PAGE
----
the ambitions for business growth with investment in skills and
24. The requirement to foster entrepreneurial
activity is a key component for us. Most of the activity we are
engaged in is devolved to the Scottish Parliament. However, EU
and UK programmes and policies are used to shape and guide what
we do. A strong framework exists within which we can build operational
activity. A critical component of success lies in the amount of
effort and research we have done with the sectors to be absolutely
clear about the issues being tackled and in making sure we do
not presume similarities between each sector's needs where none
exist. For example, there is often significant difference between
sectors in the area of financemarkets such as that of biotechnology
requiring longer term sustained funding to ensure market success.
25. Financial incentives for entrepreneurial
activity both in innovation in general and more specifically company
R&D have been the subject of evaluation and policy change
within both the UK and European arenas. Significant focus is now
placed on the need to ensure management and work force development
accompanies the provision of support to access finance to support
entrepreneurial company growth. The ability of a company to strategically
position itself and to become "investor ready" requires
that there be a good balance of support available. There is an
increasing integration of these areas of support ensuring successful
overall entrepreneurial company development.
26. In terms of the focus of the Sub-Committee's
Inquiry, and the questions included in the Call for Evidence,
Scottish Enterprise would make the following observations:
the objectives for the above programmes
are specified, at the strategic level, in Smart, Successful
Scotland. Detailed objectivesas well as the costs and
projected benefits of the key programmesare specified in
Scottish Enterprise's annual Operating Plan.
A list of the key targets for the Scottish Enterprise Network
for the forthcoming financial year is shown in Annex 1.
27. Scottish Enterprise policies targeted
at Workforce Development are currently undergoing considerable
re-appraisal, following publication of the new national Lifelong
Learning Strategy by the Scottish Executive. As a result, new
programmes directed at this area are under development, including
a new Business Skills Advisory Service, designed to help
growing businesses identify and address workforce development
28. This complements the labour market research
function carried out by Scottish Enterprise through Future
Skills Scotland. This plays a particularly important role
in identifying skills issue in leading clusters, matching labour
supply issues with training provision, developing new supplies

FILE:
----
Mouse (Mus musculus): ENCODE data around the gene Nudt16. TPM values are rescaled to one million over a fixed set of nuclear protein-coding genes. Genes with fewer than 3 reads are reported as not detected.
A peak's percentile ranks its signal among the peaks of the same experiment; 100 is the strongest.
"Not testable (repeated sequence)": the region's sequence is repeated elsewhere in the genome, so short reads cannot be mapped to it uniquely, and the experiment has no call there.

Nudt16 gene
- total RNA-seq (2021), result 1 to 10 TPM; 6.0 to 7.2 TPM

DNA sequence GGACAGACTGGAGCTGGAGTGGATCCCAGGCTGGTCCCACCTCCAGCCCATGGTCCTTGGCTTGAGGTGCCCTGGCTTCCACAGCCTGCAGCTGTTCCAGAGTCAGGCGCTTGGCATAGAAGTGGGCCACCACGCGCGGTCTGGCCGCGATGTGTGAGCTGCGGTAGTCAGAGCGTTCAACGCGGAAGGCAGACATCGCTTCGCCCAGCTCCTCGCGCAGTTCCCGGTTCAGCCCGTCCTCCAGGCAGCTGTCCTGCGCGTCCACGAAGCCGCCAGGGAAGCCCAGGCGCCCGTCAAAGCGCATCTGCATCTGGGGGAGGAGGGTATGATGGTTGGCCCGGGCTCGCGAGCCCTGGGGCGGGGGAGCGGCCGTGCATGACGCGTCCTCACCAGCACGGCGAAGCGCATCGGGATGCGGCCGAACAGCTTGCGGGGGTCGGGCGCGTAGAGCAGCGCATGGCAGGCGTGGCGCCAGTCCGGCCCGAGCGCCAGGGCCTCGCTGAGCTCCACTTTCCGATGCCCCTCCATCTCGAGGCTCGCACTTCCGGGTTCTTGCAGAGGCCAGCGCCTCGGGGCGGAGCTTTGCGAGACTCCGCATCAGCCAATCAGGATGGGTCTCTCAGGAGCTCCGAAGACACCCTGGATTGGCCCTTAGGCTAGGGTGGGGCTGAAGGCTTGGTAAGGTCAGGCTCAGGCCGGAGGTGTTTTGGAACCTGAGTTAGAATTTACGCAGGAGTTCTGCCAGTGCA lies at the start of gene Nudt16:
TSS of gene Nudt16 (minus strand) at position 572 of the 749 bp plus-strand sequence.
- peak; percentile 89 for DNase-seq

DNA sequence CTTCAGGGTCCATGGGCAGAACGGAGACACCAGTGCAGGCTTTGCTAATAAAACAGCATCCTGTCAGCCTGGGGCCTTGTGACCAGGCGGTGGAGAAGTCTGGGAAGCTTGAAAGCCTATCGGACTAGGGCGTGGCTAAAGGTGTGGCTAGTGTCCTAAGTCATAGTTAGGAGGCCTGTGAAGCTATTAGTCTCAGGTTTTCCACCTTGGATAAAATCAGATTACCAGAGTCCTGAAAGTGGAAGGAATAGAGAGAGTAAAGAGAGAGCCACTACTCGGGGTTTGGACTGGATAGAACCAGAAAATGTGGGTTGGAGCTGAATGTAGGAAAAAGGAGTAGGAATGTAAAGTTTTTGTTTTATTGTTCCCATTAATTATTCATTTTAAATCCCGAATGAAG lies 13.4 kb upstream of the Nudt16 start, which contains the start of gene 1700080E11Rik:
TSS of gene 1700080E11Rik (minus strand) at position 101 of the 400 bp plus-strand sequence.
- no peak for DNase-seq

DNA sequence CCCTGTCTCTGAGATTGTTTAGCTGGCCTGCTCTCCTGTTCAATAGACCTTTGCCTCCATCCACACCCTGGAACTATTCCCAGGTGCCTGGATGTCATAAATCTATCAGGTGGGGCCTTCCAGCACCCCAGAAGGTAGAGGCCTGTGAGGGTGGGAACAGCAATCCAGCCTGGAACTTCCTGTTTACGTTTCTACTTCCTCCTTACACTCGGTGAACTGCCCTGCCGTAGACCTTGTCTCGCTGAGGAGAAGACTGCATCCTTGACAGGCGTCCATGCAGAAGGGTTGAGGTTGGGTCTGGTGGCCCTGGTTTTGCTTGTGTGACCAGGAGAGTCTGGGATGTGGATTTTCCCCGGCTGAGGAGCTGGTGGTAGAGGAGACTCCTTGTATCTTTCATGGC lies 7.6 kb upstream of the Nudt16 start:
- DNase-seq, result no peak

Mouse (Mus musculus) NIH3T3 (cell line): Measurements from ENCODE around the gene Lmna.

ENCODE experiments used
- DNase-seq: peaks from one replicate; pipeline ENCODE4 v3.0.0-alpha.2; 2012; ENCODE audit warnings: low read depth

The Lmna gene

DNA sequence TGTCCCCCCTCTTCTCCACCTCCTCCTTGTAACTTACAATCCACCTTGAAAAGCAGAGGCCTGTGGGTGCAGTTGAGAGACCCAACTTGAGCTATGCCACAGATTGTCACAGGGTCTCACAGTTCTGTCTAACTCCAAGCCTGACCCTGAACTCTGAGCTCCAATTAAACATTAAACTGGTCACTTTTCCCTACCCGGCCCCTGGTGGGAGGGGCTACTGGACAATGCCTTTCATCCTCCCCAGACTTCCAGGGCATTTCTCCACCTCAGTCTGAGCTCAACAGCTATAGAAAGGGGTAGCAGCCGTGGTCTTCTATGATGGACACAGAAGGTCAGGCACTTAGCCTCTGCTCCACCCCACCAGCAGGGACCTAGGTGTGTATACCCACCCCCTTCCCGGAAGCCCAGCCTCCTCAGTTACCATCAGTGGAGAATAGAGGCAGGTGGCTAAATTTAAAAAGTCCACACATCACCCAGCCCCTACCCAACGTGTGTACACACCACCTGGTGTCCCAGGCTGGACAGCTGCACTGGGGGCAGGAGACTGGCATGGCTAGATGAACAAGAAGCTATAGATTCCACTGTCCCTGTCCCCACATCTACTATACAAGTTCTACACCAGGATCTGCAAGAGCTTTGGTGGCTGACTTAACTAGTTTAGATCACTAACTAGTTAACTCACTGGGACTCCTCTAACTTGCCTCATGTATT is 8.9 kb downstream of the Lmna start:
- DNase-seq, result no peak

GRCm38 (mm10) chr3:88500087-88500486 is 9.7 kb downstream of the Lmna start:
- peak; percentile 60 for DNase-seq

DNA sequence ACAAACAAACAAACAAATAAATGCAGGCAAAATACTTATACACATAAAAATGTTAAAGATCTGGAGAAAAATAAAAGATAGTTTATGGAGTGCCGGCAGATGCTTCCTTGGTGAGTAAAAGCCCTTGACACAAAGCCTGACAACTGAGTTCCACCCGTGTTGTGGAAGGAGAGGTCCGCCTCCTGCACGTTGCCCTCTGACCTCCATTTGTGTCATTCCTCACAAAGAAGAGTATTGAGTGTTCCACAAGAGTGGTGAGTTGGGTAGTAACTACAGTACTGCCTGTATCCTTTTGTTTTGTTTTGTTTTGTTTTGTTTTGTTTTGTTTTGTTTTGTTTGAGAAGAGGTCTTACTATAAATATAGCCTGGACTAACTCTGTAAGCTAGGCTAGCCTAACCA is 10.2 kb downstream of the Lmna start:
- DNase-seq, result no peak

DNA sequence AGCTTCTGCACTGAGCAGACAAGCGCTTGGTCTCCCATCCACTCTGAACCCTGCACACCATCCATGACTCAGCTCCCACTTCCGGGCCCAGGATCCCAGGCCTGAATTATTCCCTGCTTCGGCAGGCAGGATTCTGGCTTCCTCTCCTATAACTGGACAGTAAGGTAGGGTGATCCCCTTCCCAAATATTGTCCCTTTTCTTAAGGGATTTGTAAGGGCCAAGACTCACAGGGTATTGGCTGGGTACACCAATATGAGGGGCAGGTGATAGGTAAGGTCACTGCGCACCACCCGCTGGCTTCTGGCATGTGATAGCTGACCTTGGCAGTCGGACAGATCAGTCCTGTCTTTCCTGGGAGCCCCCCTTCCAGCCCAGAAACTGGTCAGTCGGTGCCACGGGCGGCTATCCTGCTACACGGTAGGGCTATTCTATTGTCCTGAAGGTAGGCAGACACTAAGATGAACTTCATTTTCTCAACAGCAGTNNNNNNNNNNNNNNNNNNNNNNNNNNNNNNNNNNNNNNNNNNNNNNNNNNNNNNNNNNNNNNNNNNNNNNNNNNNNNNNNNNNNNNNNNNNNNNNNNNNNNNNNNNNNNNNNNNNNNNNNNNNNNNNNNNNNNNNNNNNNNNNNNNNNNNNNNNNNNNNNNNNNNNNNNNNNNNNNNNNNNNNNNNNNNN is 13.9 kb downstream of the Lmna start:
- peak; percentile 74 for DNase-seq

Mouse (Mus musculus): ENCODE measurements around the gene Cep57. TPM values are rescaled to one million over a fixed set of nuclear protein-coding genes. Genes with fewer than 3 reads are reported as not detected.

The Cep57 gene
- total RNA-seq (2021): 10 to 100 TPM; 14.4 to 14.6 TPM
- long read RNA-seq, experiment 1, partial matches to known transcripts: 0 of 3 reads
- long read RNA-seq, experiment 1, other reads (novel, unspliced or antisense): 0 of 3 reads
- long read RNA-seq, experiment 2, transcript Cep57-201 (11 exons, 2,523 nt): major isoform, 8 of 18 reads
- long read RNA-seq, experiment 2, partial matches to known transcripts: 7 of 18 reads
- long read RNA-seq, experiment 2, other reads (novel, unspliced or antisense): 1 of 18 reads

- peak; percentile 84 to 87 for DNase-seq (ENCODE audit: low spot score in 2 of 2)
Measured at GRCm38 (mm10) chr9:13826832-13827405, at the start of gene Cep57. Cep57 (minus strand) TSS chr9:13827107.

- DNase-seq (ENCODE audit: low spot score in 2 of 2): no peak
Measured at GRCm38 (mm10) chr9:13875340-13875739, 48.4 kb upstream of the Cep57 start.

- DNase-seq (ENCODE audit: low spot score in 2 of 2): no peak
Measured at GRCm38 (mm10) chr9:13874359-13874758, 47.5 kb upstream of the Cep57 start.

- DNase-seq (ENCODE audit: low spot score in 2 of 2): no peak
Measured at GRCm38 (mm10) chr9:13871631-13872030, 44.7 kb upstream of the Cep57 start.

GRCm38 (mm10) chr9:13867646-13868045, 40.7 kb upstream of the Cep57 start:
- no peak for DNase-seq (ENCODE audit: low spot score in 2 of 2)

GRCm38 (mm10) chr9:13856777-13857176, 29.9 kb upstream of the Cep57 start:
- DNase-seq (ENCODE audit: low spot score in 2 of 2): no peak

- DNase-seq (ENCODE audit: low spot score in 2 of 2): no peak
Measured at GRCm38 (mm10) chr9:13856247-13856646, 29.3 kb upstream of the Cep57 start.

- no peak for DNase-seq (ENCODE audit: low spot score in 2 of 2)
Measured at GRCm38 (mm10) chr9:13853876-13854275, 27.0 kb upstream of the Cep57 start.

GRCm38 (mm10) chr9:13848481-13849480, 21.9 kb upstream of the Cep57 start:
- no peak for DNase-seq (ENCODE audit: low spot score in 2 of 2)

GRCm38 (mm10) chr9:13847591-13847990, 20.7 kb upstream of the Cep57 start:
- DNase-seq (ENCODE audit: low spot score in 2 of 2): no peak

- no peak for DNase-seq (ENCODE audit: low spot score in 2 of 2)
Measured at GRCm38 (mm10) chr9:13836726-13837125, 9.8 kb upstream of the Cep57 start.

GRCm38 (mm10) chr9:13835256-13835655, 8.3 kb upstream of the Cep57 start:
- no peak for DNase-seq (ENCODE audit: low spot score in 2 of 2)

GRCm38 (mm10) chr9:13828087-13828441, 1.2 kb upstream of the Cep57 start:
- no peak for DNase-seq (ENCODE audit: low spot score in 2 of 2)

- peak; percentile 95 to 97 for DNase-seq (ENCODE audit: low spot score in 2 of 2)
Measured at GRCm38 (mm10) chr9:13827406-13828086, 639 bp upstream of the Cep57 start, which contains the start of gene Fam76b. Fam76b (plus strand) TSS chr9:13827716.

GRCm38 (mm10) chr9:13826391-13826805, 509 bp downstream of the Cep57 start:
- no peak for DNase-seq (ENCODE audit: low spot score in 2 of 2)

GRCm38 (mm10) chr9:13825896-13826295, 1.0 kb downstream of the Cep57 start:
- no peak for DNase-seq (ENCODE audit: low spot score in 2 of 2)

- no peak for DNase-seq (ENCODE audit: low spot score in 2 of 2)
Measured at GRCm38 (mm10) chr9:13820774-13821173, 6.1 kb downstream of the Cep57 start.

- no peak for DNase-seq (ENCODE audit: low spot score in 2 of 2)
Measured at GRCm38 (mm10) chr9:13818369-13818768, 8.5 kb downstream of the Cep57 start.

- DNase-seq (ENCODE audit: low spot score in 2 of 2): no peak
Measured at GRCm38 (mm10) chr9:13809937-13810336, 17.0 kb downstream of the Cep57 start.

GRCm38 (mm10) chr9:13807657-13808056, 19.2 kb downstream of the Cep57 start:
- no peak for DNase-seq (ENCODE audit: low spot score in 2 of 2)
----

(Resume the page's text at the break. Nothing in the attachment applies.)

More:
of skilled employees in areas such as biotechnology and ICT.
Scottish Enterprise would be delighted to provide
further information on the aboveincluding providing details
from our research and more detailed descriptions of our programmes.
SE OPERATING PLAN (2003-04)
"A Smart Successful Scotland" clearly
sets out the Scottish Executive's ambitions for the Enterprise
Networks (Scottish Enterprise and Highlands and Islands Enterprise).
As shown in the table below "A Smart Successful Scotland"
has three themes, each with four priorities, which provide the
structure for this plan.
||Global Connections||Learning and Skills
|Greater entrepreneurial dynamism and creativity
||Greater digital connectivity||Improve the operation of the labour market
|More e-business||Increased global involvement
||The best start for all young people|
|Increased commercialisation of research and innovation
||A globally attractive location||Narrow the unemployment gap
|Global success in key sectors||More people choosing to live and work in Scotland
||Improve demand for high quality in-work training
Improving the productivity of Scottish business is at the
heart of increased prosperity. Scotland's overall productivity
is around 20 per cent lower than the best in the OECD countries,
although the best firms in Scotland match the best in the world.
This will include stimulating greater investment in innovation
and commercialisation, including supporting businesses to launch
new products and process improvements and supporting the creation
of new spin outs from universities and research institutes.
To support this, SE will undertake the following key initiatives
to support these objectives:
the Intermediary Technology Institutes will move
from planning into reality with institutes in Energy, Life Sciences
and Communications Technology & Digital Media being set up.
These institutes will support the development of market focussed,
pre-competitive technology to high growth businesses utilising
existing research capacity;
the Co-Investment Fund in partnership with the
private sector will provide risk money for early stage, ambitious
Scottish businesses. This will complement the Business Growth
Fund which will be expanded to include equity financing for smaller
the Business Gateway will be launched with public
sector partners, providing a single access point for all publicity
funded business support services. This builds on the success of
the Small Business Gateway in offering a quality service to business
customers and reducing duplication and customer confusion. Through
the Gateway we will support 8,500 business starts.
In terms of the Targets to be used for the Operating Plan,
these are shown below:
|Business start-ups assisted||8,500
| high growth||175
| residents from disadvantaged areas
|Businesses showing improved innovation performance
|Spin outs (academic and company)||35
|New products launched and processes implemented
|Organisations increasing their use of e-business
A Smart Successful Scotland-Source: SE Website. Back
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For the 2002-03 plan see: www.scottish-enterprise.com/sedotcom<mv3>-<mv-3>home/about<mv3>-<mv-3>se/research-and-publications Back